Fearful Symmetries

Witness a machine turn coffee into pointless ramblings...

23 December, 2014

Thoughts on Madison Metro Transit


(Photo by J. Mc.)

No one wants to hear that Madison Metro is looking to increase fares again. But times are hard for public transit and a slight increase in fares for better service seems a reasonable trade-off. Even better is that the fare increase is only $0.05 and only for unlimited passes which affects UW employees, students, city employees, etc. This doesn't seem like a big deal except the fare increase is to pay for making wi-fi service available on buses.

Madison Metro Transit riders using unlimited passes could see an increase in rates next year in exchange for the addition of wireless internet access.

The city’s operating budget for next year includes $96,300 for implementing Wi-Fi on Metro buses, contingent on an increase of $0.05 per ride for unlimited pass holders. The capital budget also includes $150,000 for wireless network upgrades.

Metro Transit will hold a public hearing on the rate increase on Wednesday, Dec. 10, at the Madison Municipal Building to discuss the possible changes.


Five or six years ago adding wi-fi to buses would have been a very nice amenity. Today, however, everyone's smartphone has a data plan as do many tablets. Who comprises the ridership that this wi-fi is targeting? This just seems like a fairly useless lagniappe.

Madison Metro does some things very well. For example, if you work downtown or on campus on weekdays from, say 6:00-18:00, Metro can probably get you to and from work rather well. Work second or third shift? Work on weekends? Metro will likely be less successful.



When I first read the article about the fare increase, I immediately thought of route 6. Route 6 goes from the west transfer point out to East Towne Mall via the Square and East Washington. East Washington is home to the new 14-story Constellation whose 200 or so residential units were all rented out/sold by the time the building opened. This past September the Constellation's sister building next door, the 15-story Galaxie broke ground. It will have 205 residential units plus office space and a grocery store. The Creamery, a mixed use development on the 1000 block of East Washington may go ahead without the planned concert venue. Across the street on the same block there's a proposal for a 10-12 story tower featuring a music venue. Breese Stevens Field was recently renovated and you can bet the city didn't do it for fun. It is looking at bringing back the state high school soccer championships to Madison as well as having the stadium host concerts and other entertainment events.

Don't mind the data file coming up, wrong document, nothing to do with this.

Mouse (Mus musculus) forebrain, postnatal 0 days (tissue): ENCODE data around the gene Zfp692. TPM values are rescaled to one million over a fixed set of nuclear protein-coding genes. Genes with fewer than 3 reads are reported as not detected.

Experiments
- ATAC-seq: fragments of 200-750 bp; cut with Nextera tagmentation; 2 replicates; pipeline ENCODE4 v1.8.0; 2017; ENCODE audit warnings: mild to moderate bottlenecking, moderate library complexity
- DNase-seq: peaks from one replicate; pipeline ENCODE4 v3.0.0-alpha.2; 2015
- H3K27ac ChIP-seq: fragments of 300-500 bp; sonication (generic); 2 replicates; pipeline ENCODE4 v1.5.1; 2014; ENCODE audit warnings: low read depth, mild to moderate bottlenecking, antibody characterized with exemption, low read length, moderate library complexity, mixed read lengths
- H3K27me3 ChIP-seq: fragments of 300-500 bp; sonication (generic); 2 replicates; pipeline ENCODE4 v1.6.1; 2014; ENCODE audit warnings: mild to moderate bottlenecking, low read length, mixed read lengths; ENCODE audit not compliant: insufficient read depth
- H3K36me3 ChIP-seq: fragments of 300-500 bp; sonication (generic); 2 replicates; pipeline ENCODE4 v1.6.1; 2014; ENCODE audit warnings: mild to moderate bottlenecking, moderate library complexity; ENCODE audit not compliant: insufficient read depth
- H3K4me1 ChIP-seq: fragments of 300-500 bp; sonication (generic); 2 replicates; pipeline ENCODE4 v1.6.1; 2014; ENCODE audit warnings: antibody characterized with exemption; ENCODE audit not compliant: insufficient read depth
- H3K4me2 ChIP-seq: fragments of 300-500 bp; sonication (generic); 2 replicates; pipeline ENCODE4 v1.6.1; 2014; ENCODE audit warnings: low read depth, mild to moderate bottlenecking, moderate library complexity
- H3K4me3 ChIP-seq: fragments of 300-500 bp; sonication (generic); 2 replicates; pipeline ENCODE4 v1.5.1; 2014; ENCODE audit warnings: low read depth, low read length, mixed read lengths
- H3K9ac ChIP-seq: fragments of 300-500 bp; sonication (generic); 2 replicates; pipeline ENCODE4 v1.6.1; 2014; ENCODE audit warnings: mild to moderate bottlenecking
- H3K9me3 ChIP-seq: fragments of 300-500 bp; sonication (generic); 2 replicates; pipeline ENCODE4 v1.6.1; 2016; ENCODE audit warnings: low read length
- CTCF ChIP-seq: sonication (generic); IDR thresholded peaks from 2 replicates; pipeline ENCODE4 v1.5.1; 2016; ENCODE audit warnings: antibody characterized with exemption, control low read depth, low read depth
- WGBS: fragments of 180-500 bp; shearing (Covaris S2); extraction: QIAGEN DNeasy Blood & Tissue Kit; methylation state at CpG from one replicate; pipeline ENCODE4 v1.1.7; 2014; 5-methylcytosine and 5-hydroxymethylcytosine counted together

We also have the latest iteration of Archipelago Village which would consume most of the south side of the 900 block of East Washington. Further east there's a proposal for a 70-80 unit apartment building with a brewpub on the ground floor. Union Corners is finally coming to fruition at East Wash and Milwaukee. East Wash and First Street is the preferred location for our public market.

Whew! That's a lot of development.

Yet outside of morning and afternoon rush hours, route 6 provides service only about every half an hour. On weekends route 6 runs once an hour which borders on the useless. (Ditto for another major route, route 4 on weekends and others.)

A similar situation also exists on Cottage Grove Road. A lot of housing and commercial space is about to go up there in the form of Royster Corners yet bus service on Cottage Grove Road is minimal during the week and barely there on weekends. Buses travel on Cottage Grove Road very far so riders are basically limited to buses that traverse Atwood Avenue and Acewood Boulevard.

I can't help but think of the motto of public transit consultant Jarrett Walker: "Frequency is freedom." Walker was here in Madison back in 2011.) Is a bus running once an hour very useful or appealing to people who can drive? Frequency is freedom. I highly recommend listening to an interview with Walker up at the Community Transit podcast. In it he says:

If you really want ridership, the best indicator we have found for what drives high ridership is just a high quantity of service.

He goes on to note the experiment happening with our neighbors to the north. Canadian cities generally offer more service than their American counterparts and have ridership that is about double that here in the States.



It's frustrating to read that Metro wants to raise fares to install wi-fi when much bus service is almost useless and very unattractive to new and choice riders. It's frustrating to read about the city pouring money into a public market when Metro's maintenance facility is at capacity with no plans for expansion. It's frustrating to read that Madison is moving forward with Bus Rapid Transit while the normal bus service is sub-par. How about whipping the current system into shape before adding bling and BRT?

Madison Metro needs more buses that run more frequently. I think this is the #1 outstanding issue with Metro service. Frequency is freedom.

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